Thermo Fisher Scientific
Despite advances in analytical chemistry, it is becoming increasingly challenging to control prohibited substance abuse in equine athletes. A problem is the ever-increasing number of prohibited substances, resulting in the need for large custom-made compound databases and mass spectral libraries.
In this webinar, we discuss the development of a >440 compound screen, with a custom-built mass spectral library and compound database along with the transfer of this method from a Thermo Scientific Orbitrap Exploris 480 MS to a Thermo Scientific TSQ Altis mass spectrometer for confirmation. We demonstrate the integration of multiple software tools including mzCloud, mzVault and Thermo Scientific TraceFinder SW for a holistic view of method development beyond analytical capabilities.
Researchers and leaders in Academia, bio/pharma, clinical, forensic toxicology, and protein research; any laboratories who are focused on both small molecule and protein identification and quantitation workflows, where there is the need to transfer knowledge from research through to routine.
Scott Stanley, Ph.D., Professor in Equine Toxicology and Pharmacology, Department of Veterinary Science and Director of the Equine Analytical Chemistry Laboratory, University of Kentucky
Dr. Stanley received his doctoral degree in Toxicology in 1992, and his bachelor’s degree in Animal Science in 1988 from the University of Kentucky. He was a faculty member at University of California-Davis since 1997 through 2018. At UC-Davis, Dr. Stanley was the chief chemist of the Kenneth L. Maddy Equine Analytical Chemistry Laboratory. He modernized drug testing in California horse racing by introducing new, state-of-the-art instrumental drug testing equipment and procedures. He has also worked closely with manufactures in adapting newer technologies to equine drug testing. Dr. Stanley moved to the University of Kentucky in early 2019, his current research interests are related to drug testing methods for the detection of biopharmaceuticals, natural products and designer drugs, and the establishment of the Equine Biological Passport project.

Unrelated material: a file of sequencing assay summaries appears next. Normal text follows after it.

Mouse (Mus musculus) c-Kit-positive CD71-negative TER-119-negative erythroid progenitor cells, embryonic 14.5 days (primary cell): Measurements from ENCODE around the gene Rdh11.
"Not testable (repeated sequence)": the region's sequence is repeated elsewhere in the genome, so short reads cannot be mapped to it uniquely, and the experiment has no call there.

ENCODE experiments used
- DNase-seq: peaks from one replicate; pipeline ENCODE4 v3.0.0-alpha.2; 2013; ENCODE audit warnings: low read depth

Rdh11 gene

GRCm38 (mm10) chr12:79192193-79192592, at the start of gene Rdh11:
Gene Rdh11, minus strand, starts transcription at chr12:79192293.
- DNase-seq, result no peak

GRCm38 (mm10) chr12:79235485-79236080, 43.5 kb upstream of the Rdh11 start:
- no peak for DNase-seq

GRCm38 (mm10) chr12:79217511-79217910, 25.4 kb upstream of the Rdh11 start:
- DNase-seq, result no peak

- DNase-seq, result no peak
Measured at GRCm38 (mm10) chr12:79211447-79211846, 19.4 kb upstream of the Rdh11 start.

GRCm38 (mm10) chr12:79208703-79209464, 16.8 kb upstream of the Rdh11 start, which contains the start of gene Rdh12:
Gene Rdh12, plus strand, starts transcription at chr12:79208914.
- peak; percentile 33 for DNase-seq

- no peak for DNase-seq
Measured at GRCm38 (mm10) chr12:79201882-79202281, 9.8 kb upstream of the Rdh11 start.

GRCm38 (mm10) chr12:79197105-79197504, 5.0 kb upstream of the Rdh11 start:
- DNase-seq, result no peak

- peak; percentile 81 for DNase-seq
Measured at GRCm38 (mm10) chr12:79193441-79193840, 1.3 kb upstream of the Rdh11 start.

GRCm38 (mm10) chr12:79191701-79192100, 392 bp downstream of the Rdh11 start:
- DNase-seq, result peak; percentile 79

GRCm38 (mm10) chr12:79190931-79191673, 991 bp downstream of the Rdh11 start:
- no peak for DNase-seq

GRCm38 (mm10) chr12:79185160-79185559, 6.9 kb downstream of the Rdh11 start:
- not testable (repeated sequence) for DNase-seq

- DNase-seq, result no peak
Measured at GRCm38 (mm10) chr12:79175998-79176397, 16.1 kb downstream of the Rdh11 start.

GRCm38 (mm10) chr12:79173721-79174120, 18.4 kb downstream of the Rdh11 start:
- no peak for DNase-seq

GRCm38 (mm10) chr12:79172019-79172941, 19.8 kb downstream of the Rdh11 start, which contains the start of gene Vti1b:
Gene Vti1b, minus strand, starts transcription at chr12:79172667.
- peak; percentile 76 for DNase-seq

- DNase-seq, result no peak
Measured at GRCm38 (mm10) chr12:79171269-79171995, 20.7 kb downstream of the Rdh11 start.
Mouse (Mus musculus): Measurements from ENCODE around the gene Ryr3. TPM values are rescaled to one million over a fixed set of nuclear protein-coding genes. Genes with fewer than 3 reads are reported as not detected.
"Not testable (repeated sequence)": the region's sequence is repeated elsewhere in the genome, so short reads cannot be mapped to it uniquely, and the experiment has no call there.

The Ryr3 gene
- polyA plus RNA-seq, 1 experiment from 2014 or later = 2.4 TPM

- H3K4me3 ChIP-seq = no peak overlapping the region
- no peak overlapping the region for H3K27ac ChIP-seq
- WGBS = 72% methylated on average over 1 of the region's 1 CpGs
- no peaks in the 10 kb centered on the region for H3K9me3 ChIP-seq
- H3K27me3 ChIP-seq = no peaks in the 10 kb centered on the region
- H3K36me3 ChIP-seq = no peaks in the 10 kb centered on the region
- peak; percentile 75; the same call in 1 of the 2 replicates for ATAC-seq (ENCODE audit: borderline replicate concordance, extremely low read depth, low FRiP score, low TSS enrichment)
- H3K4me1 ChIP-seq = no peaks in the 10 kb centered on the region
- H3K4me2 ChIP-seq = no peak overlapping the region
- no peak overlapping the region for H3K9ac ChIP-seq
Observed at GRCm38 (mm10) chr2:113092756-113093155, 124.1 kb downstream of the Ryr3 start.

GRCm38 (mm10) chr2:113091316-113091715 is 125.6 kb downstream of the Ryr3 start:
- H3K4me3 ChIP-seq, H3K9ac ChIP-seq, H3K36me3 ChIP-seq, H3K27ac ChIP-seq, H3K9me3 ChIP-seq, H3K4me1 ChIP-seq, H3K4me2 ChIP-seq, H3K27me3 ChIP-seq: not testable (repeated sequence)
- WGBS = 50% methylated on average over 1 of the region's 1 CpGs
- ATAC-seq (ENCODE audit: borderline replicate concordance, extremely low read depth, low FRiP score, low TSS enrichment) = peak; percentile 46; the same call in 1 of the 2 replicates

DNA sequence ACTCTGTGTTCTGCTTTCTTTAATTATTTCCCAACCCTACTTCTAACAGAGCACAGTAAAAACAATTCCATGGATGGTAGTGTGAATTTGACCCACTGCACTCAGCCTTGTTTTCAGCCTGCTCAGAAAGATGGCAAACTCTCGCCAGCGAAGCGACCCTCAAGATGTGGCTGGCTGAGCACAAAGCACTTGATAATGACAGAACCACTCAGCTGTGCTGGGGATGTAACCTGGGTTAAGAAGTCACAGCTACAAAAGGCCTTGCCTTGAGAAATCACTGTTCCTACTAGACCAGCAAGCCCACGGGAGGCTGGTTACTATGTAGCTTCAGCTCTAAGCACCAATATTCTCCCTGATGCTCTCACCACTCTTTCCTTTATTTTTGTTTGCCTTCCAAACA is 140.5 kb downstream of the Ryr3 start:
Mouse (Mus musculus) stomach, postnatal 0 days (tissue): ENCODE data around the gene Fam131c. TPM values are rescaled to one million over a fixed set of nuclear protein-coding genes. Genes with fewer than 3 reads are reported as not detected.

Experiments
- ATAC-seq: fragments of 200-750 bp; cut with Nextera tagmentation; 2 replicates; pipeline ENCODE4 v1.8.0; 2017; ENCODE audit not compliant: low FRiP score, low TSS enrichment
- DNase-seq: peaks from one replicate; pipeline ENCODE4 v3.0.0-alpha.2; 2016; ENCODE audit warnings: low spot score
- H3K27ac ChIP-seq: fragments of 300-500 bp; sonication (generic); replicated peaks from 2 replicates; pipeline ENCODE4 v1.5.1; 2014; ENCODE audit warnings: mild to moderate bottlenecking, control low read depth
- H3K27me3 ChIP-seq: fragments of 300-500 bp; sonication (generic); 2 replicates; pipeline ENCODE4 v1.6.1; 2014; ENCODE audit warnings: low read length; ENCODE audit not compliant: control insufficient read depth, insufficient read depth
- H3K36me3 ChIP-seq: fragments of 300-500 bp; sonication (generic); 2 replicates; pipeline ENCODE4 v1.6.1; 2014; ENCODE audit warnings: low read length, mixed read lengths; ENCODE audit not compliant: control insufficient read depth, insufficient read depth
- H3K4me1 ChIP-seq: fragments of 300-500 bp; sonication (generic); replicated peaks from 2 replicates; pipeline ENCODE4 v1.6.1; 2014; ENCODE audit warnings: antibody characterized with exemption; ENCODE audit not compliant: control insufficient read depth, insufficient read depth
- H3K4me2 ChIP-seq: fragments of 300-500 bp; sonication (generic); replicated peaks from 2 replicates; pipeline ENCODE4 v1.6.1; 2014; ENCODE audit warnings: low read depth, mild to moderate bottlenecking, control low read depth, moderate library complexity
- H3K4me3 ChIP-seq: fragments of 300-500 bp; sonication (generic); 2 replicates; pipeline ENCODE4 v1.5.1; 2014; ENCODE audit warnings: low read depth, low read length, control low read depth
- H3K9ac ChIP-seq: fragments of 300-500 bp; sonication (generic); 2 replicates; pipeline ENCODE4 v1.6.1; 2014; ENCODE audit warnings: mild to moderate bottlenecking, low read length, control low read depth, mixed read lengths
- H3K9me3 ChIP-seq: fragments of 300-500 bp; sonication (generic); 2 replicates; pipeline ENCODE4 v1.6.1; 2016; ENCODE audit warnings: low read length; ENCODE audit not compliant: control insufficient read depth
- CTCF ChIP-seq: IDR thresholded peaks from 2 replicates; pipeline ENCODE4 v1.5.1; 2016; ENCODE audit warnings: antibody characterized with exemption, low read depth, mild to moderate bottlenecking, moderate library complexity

Sophie Bromilow, Ph.D., Scientist III at Equine Analytical Research Laboratory, University of Kentucky
Dr. Bromilow received her doctoral degree in Biology, Medicine and Health focused on Proteomics in 2018 from the University of Manchester, and her bachelor’s degree in Chemistry 2013 from the University of Liverpool. Following the completion of her Ph.D Dr. Bromilow joined UC Davis under Dr. Stanley’s supervision to undertake Post-Doctoral Research. During this time, Dr. Bromilow applied her proteomics expertise to Equine Anti-Doping Strategies and began to establish the Equine Biological Passport, showing the first proof of concept for the use of biomarkers as indicators of prohibited substance abuse. Dr. Bromilow has since continued her research under Dr. Stanley’s supervision at the University of Kentucky.
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